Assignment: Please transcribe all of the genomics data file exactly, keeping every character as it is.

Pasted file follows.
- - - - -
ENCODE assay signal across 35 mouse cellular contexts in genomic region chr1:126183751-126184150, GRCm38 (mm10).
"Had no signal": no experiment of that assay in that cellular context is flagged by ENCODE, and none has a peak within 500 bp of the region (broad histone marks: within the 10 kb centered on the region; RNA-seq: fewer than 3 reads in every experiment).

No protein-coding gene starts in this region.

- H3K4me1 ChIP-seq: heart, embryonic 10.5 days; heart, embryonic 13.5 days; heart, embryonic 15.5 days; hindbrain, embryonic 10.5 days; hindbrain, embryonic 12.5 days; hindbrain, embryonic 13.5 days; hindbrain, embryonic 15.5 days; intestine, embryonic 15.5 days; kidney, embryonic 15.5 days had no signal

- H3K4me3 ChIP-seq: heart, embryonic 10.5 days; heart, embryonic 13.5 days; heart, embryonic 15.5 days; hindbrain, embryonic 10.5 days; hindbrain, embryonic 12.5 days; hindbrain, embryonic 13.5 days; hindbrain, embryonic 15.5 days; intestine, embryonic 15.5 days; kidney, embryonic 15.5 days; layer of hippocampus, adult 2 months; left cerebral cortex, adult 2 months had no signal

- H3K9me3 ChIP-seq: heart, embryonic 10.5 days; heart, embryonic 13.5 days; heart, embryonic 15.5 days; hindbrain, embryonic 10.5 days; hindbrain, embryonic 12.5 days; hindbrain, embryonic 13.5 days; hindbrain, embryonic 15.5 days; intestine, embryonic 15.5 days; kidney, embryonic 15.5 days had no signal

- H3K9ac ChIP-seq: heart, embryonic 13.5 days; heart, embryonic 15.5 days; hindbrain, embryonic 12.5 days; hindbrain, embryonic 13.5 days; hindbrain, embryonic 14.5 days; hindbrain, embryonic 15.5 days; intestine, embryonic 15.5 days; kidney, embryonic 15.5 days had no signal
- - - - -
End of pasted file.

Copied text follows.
ENCODE assay signal across 35 mouse cellular contexts in genomic region chr1:126183751-126184150, GRCm38 (mm10).
"Had no signal": no experiment of that assay in that cellular context is flagged by ENCODE, and none has a peak within 500 bp of the region (broad histone marks: within the 10 kb centered on the region; RNA-seq: fewer than 3 reads in every experiment).

No protein-coding gene starts in this region.

- H3K4me1 ChIP-seq: heart, embryonic 10.5 days; heart, embryonic 13.5 days; heart, embryonic 15.5 days; hindbrain, embryonic 10.5 days; hindbrain, embryonic 12.5 days; hindbrain, embryonic 13.5 days; hindbrain, embryonic 15.5 days; intestine, embryonic 15.5 days; kidney, embryonic 15.5 days had no signal

- H3K4me3 ChIP-seq: heart, embryonic 10.5 days; heart, embryonic 13.5 days; heart, embryonic 15.5 days; hindbrain, embryonic 10.5 days; hindbrain, embryonic 12.5 days; hindbrain, embryonic 13.5 days; hindbrain, embryonic 15.5 days; intestine, embryonic 15.5 days; kidney, embryonic 15.5 days; layer of hippocampus, adult 2 months; left cerebral cortex, adult 2 months had no signal

- H3K9me3 ChIP-seq: heart, embryonic 10.5 days; heart, embryonic 13.5 days; heart, embryonic 15.5 days; hindbrain, embryonic 10.5 days; hindbrain, embryonic 12.5 days; hindbrain, embryonic 13.5 days; hindbrain, embryonic 15.5 days; intestine, embryonic 15.5 days; kidney, embryonic 15.5 days had no signal

- H3K9ac ChIP-seq: heart, embryonic 13.5 days; heart, embryonic 15.5 days; hindbrain, embryonic 12.5 days; hindbrain, embryonic 13.5 days; hindbrain, embryonic 14.5 days; hindbrain, embryonic 15.5 days; intestine, embryonic 15.5 days; kidney, embryonic 15.5 days had no signal